I ran the tests many times before running the "official" recorded set of tests, so there was plenty of time for both Java and the C++ tests to "warm up" (both the Java and C++ tests got faster after I ran them a few times).

I've been told that these tests are invalid because they were run with GCC. I have seen both benchmarks that show GCC producing faster code than Visual Studio's VC++ compiler, and benchmarks showing the opposite. If I update the benchmarks with another compiler added, it will be the Intel C++ Compiler, which I'm pretty sure produces faster code than VC++.

I've been accused of biasing the results by using the -O2 option for GCC, supposedly because -O2 optimizes for space, thus slowing down the benchmark. This is not what -O2 does. According to the GCC -O documentation:

-O2: Optimize even more. GCC performs nearly all supported optimizations that do not involve a space-speed tradeoff. The compiler does not perform loop unrolling or function inlining when you specify -O2. As compared to -O, this option increases both compilation time and the performance of the generated code.
On the other hand, -O3 performs space-speed tradeoffs, and -O performs fewer optimizations. Thus, for these tests, I think -O2 was the best choice.

I don't have an automated means of building and benchmarking these things (and the scripts that came with the original shootout didn't run for me). I really do want you to test it on your own machine, but it's going to take some work, I guess. I compiled the C++ code with:

g++ [test].cpp -O2 -march=i386 -o [test]-386

g++ [test].cpp -O2 -march=i686 -o [test]-686

I compiled the Java code with:

javac [test].java

To see how I ran the binaries, see the run log. You can download the source code I used in .bz2, .zip format.

Using the Server JVM

Every form of Sun's Java runtime comes with both the "client VM" and the "server VM." Unfortunately, Java applications and applets run by default in the client VM. The Server VM is much faster than the Client VM, but it has the downside of taking around 10% longer to start up, and it uses more memory.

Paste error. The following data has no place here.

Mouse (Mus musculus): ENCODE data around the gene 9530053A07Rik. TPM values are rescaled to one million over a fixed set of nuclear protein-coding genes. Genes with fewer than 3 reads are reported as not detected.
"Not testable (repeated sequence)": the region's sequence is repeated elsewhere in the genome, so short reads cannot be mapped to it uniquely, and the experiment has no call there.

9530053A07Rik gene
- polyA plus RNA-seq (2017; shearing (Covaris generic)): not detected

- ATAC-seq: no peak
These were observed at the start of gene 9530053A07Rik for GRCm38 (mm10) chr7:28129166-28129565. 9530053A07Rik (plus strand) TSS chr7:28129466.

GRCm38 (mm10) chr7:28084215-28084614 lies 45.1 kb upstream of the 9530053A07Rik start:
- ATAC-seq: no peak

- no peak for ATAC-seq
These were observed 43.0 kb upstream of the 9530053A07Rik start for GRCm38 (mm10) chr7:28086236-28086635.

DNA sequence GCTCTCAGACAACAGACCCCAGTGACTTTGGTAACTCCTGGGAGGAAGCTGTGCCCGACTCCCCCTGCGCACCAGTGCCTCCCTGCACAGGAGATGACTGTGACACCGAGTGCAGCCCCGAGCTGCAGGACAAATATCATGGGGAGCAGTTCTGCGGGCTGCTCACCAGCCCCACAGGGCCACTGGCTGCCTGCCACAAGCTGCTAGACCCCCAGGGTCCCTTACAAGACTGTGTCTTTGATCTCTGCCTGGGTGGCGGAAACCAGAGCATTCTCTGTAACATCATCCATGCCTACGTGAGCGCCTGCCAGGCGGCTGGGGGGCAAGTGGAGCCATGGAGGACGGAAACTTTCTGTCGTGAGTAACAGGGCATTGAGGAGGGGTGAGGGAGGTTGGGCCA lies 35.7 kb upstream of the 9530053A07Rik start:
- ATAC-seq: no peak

There are two ways to run Java applications with the server VM:

  1. When launching a Java application from the command line, use java -server [arguments...] instead of java [arguments...]. For example, use java -server -jar beanshell.jar.
  2. Modify the jvm.cfg file in your Java installation. (It's a text file, so you can use Notepad or Emacs to edit it.) This is located in C:\Program Files\Java\j2reXXX\lib\i386\ on Windows, /usr/java/j2reXXX/lib/i386/ on Linux. You will see two lines:
    -client KNOWN
    -server KNOWN
    You should change them to:
    -server KNOWN
    -client KNOWN
    This change will cause the server VM to be run for all applications, unless they are run with the -client argument.


I can be contacted at

Links / Responses

A poem from Rokky05:
Full nonsense did not see not when rapid program on Java, as server so client.

Yes you what, boys, Java-machine

together with the famous fitter

garbage is written on what ... at least

on C, possibly even with the use of classes, and this already

C++ (on what to be yet written her not on asme certainly),

But as C can work quick than itself????

About the author of this article:

All that a fool does,

all he does not so !!!!!

Not article, and some delirium! Request

to the author of this article:

Write what firm do you work on and who?

Such feeling, that you see a computer only then when you write the articles!